DehydrationThe basic rule of thumb is to start a walk having had 16 oz. of water (a pint or half liter), then replenishing with a cup of water every 15-20 minutes. That is about a water bottle-full an hour, about a half liter or pint. End your walk with a big glass of water. That will prevent dehydration - losing too much fluid from your body. New guidelines in 2003 tell distance walkers and runners to drink as soon as thirsty.
Signs of dehydration: Dry mouth, fatigue, dizziness, stomach ache, back pain, headache, irritability, decreased urination.
Hyponatremia (loss of sodium or body salt)Sweating removes both water and salts - electrolytes - from your body as you walk. Depending on the humidity, you may not notice how much you are sweating. For walks of over an hour, replenishing your electrolytes with sports drink is also important to prevent hyponatremia. It is recommended to drink 1 bottle of sports drink for every 2 bottles of water. Eating salty snacks such as pretzels before and during long walks is another source of salt. New guidelines in 2003 emphasize not overdoing it on plain water, as some walkers drink more than the recommended water amount and flush out their body salts, ending up sick with hyponatremia. Do not overdrink at the end of you walk, either. Be sure to have salty snacks or sports drink after your walk.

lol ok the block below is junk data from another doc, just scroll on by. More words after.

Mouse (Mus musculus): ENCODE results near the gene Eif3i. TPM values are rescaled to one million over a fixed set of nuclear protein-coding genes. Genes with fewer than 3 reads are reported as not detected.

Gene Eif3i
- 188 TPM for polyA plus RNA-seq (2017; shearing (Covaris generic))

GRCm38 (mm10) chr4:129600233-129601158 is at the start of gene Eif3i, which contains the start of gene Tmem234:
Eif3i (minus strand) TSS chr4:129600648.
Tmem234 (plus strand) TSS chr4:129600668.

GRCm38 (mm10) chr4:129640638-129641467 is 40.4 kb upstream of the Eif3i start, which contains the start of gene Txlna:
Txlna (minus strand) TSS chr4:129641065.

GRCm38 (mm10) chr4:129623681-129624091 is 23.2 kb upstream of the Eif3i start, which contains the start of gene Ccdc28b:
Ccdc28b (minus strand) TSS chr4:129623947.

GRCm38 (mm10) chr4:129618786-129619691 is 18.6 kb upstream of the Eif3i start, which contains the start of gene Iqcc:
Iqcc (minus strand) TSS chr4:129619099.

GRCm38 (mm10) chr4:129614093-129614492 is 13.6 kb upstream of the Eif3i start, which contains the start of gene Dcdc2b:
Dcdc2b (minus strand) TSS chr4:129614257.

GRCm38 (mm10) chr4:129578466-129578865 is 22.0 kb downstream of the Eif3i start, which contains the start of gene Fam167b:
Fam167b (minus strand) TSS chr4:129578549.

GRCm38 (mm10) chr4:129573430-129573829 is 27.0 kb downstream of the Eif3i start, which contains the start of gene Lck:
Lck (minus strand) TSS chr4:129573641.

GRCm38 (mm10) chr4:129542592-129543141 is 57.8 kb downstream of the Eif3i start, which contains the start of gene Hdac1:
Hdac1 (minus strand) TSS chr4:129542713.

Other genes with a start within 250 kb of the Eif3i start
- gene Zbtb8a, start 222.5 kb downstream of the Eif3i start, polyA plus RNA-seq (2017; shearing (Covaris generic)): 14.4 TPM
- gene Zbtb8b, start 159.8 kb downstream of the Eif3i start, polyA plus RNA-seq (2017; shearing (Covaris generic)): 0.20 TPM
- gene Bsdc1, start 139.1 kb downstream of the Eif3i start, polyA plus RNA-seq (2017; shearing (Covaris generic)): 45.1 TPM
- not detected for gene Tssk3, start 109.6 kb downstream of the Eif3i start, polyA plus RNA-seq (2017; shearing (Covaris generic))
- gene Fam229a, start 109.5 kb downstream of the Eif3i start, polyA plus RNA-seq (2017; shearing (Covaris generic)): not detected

Signs of hyponatremia: nausea, headache, cramps, confusion, slurred speech, bloating and swollen hands.